Computational Biology

Computational Biology / Bioinformatics

High-throughput analysis techniques became integral part of virtually all biomedical research fields. The DKFZ has established one of the largest facilities for genome sequencing in Europe, and scientists at DKFZ have accumulated petabytes of genomics and other omics data, with a still increasing data growth rate. 

A number of research groups develops and employs computational methods to analyse this unique data resource. Some of these groups focus exclusively on computational research, while others combine experimental and computational work. Current fields of work include both basic research like the characterization of tumors and other cells by whole genome or other omics analyses, analysis of cellular networks, and personalized oncology where personalized data from sequencing or other omics analyses is used for patient stratification and to improve therapy decisions. Methodologic challenges are for example the integration of heterogeneous data, scaling, and dealing with missing values (especially in the field of single cell omics).

Brors group

Applied Bioinformatics 

We use computational methods, statistics and machine learning to study cancer genomics and derive treatment predictions; this includes cancer epigenetics and computational oncoimmunology methods.

Proportion of this group's activities taken up by computational research: 100%

Diederichs group

RNA Biology & Cancer

Our division 1) analyzes lung adenocarcinoma at a multi-omics scale integrating transcriptomics, circular RNA, non-coding RNA, proteomics and phosphoproteomics data; 2) exploits tumor genomics data to find, catalog and characterize unusual and noncoding mutations in cancer; and 3) analyzes proteomics data to identify RNA-dependent proteins.

Proportion of this group's activities taken up by computational research: 30%

Goncalves group

Somatic Evolution and Early Detection

The Goncalves group develops and applies computational methods to genomic datasets to address questions in basic and translational cancer research.

Proportion of this group's activities taken up by computational research: 80%

Hübschmann group

​​​Pattern Recognition and Digital Medicine (PRDM) 

Our group focuses on the development of supervised and unsupervised pattern recognition algorithms and their applications to data sets from biology and medicine, including high dimensional omics data, as well as​ the derivation of biomarkers.

Proportion of this group's activities taken up by computational research: 100%

Jäger group

Clinical Bioinformatics (@ Division of Pediatric Neurooncology and Hopp Children's Cancer Center Heidelberg - KiTZ)

We focus on bioinformatics method development and application for optimized diagnosis and prognosis of pediatric cancer based on molecular data from high-throughput sequencing (WGS, WES, RNAseq, ChipSeq, WGBS, scRNAseq), as well as the analysis of possible mechanisms of tumorigenesis.

Proportion of this group's activities taken up by computational research: 100%

Klingmüller group 

Systems Biology of Signal Transduction

We examine key dynamic properties of biological systems by combining the generation of quantitative time-resolved data with mathematical modeling and thereby contribute to personalized treatment options in cancer.

Proportion of this group's activities taken up by computational research: 25%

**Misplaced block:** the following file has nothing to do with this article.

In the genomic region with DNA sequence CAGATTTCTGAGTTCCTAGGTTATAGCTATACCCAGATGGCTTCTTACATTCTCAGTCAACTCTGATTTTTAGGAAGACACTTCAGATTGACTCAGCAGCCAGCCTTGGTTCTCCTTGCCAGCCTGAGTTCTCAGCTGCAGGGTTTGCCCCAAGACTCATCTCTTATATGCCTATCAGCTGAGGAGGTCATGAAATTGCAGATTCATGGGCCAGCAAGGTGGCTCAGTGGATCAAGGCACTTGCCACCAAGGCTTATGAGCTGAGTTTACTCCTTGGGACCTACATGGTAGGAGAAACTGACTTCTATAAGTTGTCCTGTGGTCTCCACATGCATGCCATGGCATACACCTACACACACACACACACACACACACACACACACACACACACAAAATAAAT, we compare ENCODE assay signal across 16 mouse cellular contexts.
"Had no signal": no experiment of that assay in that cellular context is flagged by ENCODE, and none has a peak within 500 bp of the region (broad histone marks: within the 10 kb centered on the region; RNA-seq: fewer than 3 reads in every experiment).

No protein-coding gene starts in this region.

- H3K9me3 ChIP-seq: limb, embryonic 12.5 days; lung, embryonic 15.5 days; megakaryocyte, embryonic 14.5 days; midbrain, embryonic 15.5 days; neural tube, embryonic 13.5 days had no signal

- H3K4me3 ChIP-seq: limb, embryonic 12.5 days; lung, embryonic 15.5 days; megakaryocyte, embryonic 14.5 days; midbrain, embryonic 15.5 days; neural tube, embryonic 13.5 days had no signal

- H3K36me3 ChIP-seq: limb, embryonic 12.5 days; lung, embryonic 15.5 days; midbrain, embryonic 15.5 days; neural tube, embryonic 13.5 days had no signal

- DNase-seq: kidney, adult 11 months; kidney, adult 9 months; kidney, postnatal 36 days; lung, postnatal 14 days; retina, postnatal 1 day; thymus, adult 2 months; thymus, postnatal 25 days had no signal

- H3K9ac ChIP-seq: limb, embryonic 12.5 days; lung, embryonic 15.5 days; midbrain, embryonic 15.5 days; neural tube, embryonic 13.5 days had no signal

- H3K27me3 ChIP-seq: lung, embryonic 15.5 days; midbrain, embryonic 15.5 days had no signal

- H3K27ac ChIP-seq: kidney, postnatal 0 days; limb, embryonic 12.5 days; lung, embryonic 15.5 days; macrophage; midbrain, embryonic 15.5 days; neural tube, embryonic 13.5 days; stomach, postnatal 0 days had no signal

Kopp-Schneider group

Biostatistics

One of the various research activities in the Biostatistics group is to develop prediction models for precision medicine using state-of-the-art machine learning and statistical approaches, and to identify causal effects in various contexts, such as time-to-event analysis and classification problems.

Proportion of this group's activities taken up by computational research: 80%

Lutsik group

Computational Epigenomics (@ Division of Cancer Epigenomics)

We are processing, analysing and interpreting high-throughput data from all epigenenomic layers, aiming at novel insights about epigenetic mechanisms of cancer and the establishment of tumor heterogeneity. We are also active in method development, with a particular focus upon DNA methylome deconvolution. Finally, we are interested in technical aspects of bioinformatics, such as comprehensive benchmarking of software tools, especially those relevant for the epigenomic research, and modern infrastructural solutions. 

Proportion of this group's activities taken up by computational research: 100%

Schlesner group

Bioinformatics and Omics Data Analytics

The Schlesner group develops and applies methods for data analysis, visualization and integration to explores omics data and address questions in basic and translational cancer research.

Proportion of this group's activities taken up by computational research: 100%

Stegle group

Computational Genomics & Systems Genetics

The Stegle team uses statistics and machine learning to analyse and integrate genomic variation datasets. 

Proportion of this group's activities taken up by computational research: 100%

Toprak group

Theoretical cancer multi-omics analysis methods research (@ Division of Neuroblastoma Genomics)

Our group focuses on the development of integrative analysis and interactive visualization tools for multi-omics, phenotype and clinical data using fast algorithms and modern web technologies. 

Proportion of this group's activities taken up by computational research: 100%

Zapatka group

Computational Cancer Genomics (@ Division of Molecular Genetics) 

Currently the main focus of the group is the understanding of biological processes in the context of clinical applications through the analysis of high throughput sequencing data.

Proportion of this group's activities taken up by computational research: 100%

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